The murder of Olive Balchin, a prostitute, in Manchester in 1946, had the Police turn up a piece of evidence, a bank money bag, that was traced to a man but he was found to have no involvement in the crime and cleared of suspicion. The Police received a tip about a man who did not want to leave his room during daylight. Two detectives went to question the man whom, when confronted by the Officers, allegedly replied, "You don`t want me for the murder of that woman, do you?". This, to overseas readers, is known in the UK as "verballing", a long adopted Police method in which Police swear in court to remarks the suspect allegedly made. The problem is, the remarks always seem to be an admission of guilt. Examples like this, "I did it copper, but you have to prove it!" "OK Guv, I`ll put my hands up to it. You`ve got me bang to rights!" and many variations, all desperately trying to put a rope around their neck or give themselves a very long spell in jail.
The man was Walter Graham Rowland, whom was taken in for questioning. He admitted that he had known her for about two months, and had an on-off sexual relationship with her. He had suspected that he may have caught a sexual disease from her, and later remarked that if he had, she deserved her fate. This was a clear indication of motive. On an identification parade, the salesman, McDonald, picked out Rowland and so he was charged with murder.
The trial began on December12th. The Prosecution had a small problem in that the witnesses, in their original statements stated that the man they had seen was dark haired. Rowland was a blonde. To counter this, it was claimed that under certain circumstances, Rowland could appear to be dark haired but the Defence was able to bring a counter-claim to this. McDonald said that he was now positive the murder weapon was the one he had sold on the day of the murder. Despite the fact that he originally said he could not be positive. He then confirmed that the man was Rowland, and had picked him out of an ID parade. Rowland, whilst blonde haired, also had a very chubby face. McDonald originally stated that the purchaser was dark haired and thin faced.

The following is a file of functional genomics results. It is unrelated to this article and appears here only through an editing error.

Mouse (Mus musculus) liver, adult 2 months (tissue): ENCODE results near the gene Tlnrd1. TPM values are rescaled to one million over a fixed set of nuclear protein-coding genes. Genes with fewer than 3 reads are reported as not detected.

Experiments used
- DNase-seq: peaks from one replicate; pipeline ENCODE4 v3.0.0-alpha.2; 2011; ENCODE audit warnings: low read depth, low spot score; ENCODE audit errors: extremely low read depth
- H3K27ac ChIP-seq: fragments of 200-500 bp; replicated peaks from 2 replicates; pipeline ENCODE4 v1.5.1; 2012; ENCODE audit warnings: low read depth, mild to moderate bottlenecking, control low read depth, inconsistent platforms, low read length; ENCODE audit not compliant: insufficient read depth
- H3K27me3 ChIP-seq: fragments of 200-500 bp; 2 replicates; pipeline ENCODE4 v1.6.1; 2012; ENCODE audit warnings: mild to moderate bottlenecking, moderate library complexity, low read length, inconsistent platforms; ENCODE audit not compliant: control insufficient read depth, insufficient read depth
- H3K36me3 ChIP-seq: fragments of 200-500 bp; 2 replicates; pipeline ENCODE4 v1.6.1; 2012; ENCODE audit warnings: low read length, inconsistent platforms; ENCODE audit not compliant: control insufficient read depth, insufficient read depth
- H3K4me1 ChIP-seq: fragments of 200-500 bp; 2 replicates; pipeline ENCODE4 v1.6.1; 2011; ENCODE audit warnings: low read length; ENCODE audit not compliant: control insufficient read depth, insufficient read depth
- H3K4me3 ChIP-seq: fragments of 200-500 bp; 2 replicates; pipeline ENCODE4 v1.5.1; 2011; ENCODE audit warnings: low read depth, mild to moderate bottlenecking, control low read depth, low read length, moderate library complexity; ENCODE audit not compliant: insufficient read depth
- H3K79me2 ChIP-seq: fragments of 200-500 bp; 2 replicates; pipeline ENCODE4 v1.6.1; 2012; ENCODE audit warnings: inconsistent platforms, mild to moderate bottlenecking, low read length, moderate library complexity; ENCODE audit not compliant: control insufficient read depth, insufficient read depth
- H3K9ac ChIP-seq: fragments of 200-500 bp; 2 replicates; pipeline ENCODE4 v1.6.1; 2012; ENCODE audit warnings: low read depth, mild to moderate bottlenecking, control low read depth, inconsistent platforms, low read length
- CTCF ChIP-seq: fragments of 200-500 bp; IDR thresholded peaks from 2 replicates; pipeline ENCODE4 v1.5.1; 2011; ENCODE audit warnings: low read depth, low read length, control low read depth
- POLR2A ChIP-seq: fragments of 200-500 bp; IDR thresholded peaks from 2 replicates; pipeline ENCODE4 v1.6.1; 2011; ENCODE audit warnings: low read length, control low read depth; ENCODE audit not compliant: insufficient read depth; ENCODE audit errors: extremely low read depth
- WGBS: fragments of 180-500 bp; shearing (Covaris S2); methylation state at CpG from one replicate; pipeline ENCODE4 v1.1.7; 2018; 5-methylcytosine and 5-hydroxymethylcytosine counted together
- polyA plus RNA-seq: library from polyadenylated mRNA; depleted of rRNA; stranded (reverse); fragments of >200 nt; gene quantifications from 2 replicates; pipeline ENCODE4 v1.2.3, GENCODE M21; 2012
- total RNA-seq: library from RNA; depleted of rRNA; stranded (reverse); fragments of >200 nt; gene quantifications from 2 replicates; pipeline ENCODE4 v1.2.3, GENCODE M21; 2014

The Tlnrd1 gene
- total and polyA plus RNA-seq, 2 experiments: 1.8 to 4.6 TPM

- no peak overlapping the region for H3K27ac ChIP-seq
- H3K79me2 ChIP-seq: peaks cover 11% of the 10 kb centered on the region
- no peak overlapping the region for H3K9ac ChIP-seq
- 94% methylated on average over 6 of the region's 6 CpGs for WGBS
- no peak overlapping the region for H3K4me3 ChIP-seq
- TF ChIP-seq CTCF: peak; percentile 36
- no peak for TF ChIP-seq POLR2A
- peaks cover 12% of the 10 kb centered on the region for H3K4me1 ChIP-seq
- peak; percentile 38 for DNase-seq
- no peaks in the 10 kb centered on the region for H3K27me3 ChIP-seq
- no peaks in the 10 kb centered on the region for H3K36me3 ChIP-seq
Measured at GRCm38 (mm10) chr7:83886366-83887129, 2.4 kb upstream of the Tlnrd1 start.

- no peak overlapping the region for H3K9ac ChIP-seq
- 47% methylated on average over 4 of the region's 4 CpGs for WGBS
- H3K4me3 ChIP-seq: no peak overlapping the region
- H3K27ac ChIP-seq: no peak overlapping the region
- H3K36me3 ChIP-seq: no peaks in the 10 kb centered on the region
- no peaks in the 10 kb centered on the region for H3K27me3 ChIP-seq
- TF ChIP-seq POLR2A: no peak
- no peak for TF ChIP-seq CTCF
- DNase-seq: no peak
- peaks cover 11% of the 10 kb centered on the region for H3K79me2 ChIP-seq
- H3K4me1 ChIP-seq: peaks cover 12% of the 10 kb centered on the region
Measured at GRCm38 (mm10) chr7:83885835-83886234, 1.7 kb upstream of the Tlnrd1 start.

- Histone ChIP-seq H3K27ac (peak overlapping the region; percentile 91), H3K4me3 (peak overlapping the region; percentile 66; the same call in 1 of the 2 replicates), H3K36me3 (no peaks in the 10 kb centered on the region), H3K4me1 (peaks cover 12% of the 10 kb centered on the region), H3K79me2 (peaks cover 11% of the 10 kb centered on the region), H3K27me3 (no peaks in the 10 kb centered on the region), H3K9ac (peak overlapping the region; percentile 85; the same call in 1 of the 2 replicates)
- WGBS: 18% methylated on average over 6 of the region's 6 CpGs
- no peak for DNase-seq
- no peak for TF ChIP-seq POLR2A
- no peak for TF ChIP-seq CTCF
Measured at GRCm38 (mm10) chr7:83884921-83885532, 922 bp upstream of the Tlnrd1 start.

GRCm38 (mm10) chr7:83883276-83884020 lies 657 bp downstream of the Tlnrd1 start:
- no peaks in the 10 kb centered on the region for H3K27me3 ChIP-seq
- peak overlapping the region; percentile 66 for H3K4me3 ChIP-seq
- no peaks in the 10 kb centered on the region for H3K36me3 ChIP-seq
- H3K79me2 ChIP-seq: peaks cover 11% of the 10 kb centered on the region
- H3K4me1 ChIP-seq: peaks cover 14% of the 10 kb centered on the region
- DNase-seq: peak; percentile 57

The pub landlord, Mercer picked Rowland out of a parade. Yet, he was adamant it was Rowland he saw arguing with a woman at midnight on a darkened bombsite. How he was able to see very clearly through the dark at distance, is anybodys guess! The third witness, Liz Copley said that Rowland was the man with the two women in the cafe at five o`clock. But Rowland had a very, very good alibi, backed up by two Police Officers!